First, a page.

Two other must ticks include the Art Gallery of Ontario, which houses 95,000 works of art and is free for visitors under 25, and the Hockey Hall of Fame, which taps into Canada's national obsession in stunning depth.

Art Gallery of Ontario Art Gallery of Ontario

Casa Loma is a must-visit Gothic castle in the heart of the city. North America's only castle is filled with artworks and treasures from Canada and beyond, but its big pull is the network of hidden tunnels to explore as they stretch out beneath the city.

Casa Loma Casa Loma

Toronto's multi-cultural makeup is visible all across the city but reflected best in its remarkable culinary scene (see Where to eat and drink). The city's 'fresh and local' mantra is perfectly showcased at St. Lawrence Market, one of the world's greatest food experiences. Pay it a visit and grab a peameal bacon sandwich — a Canadian staple invented in Toronto and now considered the city's signature dish.

St. Lawrence Market St. Lawrence Market

Afterwards, walk off the calories by wandering the historic cobblestone and car-free Distillery District. Once a vast whiskey distillery and an important spot during prohibition, historians mention that even Al Capone would visit the Distillery to load alcohol destined for the States[9] . This iconic landmark now distils creativity within the 19th century buildings now home to hip restaurants, bars, independent boutique stores, galleries and theaters. Visit in December for the Toronto Christmas Market.

Finally, don't even think about returning home without having had a picture taken with your head poking through an 'O' of the multicolored, 3D Toronto sign at City Hall — the most Insta-worthy location in a city of so many. You'll need to head there early in the morning to avoid the crowds.

If you stay long enough, take a ferry and hop across to Toronto Islands, a chain of 15 small islands in Lake Ontario just south of the mainland. They're home to beaches, a theme park and a breathtaking view of the city's skyline and will very happily fill a full day of your stay.

The bucket list

You absolutely cannot leave Toronto without having witnessed the power of the Niagara Falls and its hypnotic mist up close. Trying to visit the Falls from the States is a trip on its own, but it's almost non-optional when you're less than two hours away in Toronto. Take the trip, buy the T-shirt and tick off one of the world's must-see sights.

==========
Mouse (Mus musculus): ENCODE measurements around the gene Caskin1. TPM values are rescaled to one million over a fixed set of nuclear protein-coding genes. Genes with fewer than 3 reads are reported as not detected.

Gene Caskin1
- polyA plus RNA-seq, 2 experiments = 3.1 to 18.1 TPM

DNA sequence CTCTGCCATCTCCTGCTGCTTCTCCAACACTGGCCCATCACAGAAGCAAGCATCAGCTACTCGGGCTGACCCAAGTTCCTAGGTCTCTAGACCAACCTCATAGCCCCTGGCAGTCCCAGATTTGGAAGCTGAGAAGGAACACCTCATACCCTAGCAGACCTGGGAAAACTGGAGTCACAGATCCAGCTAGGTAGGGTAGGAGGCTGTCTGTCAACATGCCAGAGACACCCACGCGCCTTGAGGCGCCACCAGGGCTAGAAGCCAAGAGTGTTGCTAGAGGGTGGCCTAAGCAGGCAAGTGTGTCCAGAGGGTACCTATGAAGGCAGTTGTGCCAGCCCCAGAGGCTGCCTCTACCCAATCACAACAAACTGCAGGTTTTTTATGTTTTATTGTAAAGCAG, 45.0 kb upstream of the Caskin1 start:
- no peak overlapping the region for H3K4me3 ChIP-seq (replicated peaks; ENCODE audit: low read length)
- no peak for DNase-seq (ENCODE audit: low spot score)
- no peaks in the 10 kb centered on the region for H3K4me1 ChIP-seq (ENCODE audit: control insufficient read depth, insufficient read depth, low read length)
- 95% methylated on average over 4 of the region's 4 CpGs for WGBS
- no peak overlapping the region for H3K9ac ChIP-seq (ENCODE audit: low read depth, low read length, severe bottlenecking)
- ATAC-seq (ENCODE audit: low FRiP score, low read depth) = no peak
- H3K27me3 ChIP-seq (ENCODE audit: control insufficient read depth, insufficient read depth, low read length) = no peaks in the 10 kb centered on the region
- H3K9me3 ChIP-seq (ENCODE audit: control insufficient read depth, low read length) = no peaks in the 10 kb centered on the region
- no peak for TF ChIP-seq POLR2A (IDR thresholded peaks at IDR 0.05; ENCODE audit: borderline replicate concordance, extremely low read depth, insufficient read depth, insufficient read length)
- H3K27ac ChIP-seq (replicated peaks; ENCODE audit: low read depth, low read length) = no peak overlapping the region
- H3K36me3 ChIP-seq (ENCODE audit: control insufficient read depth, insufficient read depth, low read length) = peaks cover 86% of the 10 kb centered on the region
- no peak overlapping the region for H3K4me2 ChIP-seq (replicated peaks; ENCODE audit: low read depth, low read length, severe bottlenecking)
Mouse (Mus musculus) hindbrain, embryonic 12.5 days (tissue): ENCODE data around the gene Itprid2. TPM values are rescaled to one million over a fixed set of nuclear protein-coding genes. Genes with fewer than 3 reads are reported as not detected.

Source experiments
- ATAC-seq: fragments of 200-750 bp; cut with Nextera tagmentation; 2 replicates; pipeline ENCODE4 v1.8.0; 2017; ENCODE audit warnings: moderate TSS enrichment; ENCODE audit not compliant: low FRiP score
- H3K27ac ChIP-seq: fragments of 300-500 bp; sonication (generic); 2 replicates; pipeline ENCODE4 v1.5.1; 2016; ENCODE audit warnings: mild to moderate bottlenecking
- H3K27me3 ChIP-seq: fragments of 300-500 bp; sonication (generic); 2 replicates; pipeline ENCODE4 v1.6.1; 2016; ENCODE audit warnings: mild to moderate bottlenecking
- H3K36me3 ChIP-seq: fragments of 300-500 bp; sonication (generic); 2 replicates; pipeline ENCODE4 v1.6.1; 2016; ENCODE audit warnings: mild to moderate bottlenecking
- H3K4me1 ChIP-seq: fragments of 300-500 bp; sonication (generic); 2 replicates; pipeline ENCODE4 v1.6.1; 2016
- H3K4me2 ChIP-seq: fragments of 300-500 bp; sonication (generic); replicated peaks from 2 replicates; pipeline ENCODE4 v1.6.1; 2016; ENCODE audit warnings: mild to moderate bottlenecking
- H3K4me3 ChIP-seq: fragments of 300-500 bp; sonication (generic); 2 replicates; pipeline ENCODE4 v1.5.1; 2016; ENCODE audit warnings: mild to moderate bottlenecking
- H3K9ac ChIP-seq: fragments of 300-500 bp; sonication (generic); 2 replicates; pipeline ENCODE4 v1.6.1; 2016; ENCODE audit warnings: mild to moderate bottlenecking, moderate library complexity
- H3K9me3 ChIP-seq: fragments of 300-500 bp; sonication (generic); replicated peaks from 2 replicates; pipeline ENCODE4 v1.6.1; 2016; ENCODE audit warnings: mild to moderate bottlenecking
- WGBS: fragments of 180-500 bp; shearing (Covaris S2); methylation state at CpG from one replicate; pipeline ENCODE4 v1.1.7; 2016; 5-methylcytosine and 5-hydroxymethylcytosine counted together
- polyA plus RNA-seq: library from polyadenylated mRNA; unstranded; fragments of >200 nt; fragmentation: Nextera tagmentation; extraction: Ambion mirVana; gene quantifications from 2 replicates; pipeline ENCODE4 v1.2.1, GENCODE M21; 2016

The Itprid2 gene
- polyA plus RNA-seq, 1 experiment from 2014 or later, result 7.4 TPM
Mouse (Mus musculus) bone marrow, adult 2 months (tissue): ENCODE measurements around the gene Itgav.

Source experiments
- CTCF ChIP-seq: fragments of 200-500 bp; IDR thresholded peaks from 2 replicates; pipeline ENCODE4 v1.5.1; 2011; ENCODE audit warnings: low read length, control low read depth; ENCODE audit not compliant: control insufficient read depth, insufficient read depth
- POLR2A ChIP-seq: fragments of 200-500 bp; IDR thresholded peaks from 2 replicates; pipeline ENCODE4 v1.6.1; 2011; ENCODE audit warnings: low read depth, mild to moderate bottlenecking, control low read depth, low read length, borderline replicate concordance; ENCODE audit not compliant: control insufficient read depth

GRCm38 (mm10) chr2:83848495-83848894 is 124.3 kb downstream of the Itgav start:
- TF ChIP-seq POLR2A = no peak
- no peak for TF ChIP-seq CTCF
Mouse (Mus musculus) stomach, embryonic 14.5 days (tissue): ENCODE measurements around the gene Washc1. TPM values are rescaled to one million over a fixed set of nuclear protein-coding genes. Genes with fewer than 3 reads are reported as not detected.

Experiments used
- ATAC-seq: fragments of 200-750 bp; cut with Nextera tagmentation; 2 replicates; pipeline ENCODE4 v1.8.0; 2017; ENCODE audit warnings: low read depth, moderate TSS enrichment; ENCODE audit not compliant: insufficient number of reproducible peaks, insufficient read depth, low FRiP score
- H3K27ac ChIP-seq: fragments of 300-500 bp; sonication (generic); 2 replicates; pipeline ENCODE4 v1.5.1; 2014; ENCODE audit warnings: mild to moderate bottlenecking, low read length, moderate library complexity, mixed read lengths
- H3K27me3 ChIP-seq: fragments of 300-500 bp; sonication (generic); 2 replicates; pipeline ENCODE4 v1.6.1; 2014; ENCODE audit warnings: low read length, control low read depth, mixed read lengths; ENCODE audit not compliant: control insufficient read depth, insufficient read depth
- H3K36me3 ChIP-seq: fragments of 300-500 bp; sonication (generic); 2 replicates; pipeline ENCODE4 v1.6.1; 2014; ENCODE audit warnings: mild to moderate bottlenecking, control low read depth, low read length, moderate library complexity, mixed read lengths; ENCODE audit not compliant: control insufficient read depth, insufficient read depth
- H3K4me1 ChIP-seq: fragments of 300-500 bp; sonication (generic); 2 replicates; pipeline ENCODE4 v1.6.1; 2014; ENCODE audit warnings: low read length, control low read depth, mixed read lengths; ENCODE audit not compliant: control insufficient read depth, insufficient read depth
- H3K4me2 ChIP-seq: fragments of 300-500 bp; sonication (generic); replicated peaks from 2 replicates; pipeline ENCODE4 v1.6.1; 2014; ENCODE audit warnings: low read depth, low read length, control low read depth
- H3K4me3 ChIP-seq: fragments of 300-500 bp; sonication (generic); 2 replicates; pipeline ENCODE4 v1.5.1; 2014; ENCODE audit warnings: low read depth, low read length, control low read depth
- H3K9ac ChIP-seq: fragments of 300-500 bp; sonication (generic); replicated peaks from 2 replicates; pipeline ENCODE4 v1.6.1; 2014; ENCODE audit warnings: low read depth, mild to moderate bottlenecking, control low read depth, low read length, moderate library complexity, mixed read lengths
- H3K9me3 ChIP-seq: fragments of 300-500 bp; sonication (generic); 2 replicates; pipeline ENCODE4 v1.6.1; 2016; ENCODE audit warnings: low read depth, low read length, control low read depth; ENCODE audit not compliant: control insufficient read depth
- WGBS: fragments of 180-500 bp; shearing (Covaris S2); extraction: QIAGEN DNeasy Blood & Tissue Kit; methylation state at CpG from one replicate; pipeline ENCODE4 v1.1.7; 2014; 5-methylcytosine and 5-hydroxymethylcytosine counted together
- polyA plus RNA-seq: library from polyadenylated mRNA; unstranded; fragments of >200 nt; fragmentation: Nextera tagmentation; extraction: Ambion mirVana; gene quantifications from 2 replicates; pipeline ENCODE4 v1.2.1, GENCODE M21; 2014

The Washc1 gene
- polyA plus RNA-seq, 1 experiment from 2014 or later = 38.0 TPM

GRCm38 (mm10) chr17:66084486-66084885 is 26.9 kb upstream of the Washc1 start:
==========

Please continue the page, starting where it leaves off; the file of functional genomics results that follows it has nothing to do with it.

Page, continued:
Explore like a local

Away from the sleek, gleaming towers of downtown lie many of Toronto's less obvious but no less essential attractions. West Queen West is Toronto's hippest neighborhood and artistic heart, a one-mile strip of very chic galleries, stores, restaurants and boutique hotels. Kensington Market is a fantastically chaotic neighborhood and perhaps the best example of the city's famous multiculturalism. It's not a market as the name implies, but a collection of independent shops, vintage boutiques, art spaces, cafés, bars and restaurants from every corner of the globe.

The Bata Shoe Museum is one of the city's quirkiest collections, an unexpectedly fascinating exhibit that retraces the 4,500-year history of footwear. And as you wander the city, you can't fail to notice that Toronto's walls are alive with graffiti. Take a free 90-minute walking tour through the back alleys of Queen Street West and down Graffiti Alley to gain a better understanding of the city's street art scene. If you visit during the sunnier months, escape the hustle by heading just east of the center to High Park, the green heart of the city where forests, walking trails, picnic spots and even a zoo await you. Ideal to unwind after a long day of urban adventures.

The essentials

When to go With the sun shining, May through October is a great time to visit, but the city is alive through all four seasons. The Spring and Autumn months are ideal as the humidity and visitor numbers are lighter, while Toronto comes alive through the colder months through a wide array of winter celebrations. One of the most spectacular is the Aurora Winter Festival, a six-week celebration that sees the Ontario Place, West Island transformed into four mystical worlds. Whichever season you choose, plan to stay for at least five nights to get a true flavor of the city.

Toronto skyline view Toronto skyline view

Where to stay To be at the heart of most of the attractions you'll want to see, aim for downtown. One of the best options is the Marriott City Center, not only because it's located right next to the CN Tower but also because it's attached to the iconic Rogers Center where the Toronto Blue Jays play and countless concerts and popular events are held.

Toronto Blue Jay stadium Toronto Blue Jay stadium

Opt for a Stadium room and you'll look out onto the field. If you want to experience Toronto's non-stop nightlife, the Entertainment District is the place to be. If you're looking for a luxury experience, discover Canada's first St. Regis hotel in the heart of downtown.

Where to eat and drink Nowhere is Toronto's incredible diversity more evident than in its food scene — taste Toronto and you're tasting the world. The city is brimming with restaurants and cafés serving everything from high-end fine dining to comfort food from an informal neighborhood joint — plus every option imaginable in between.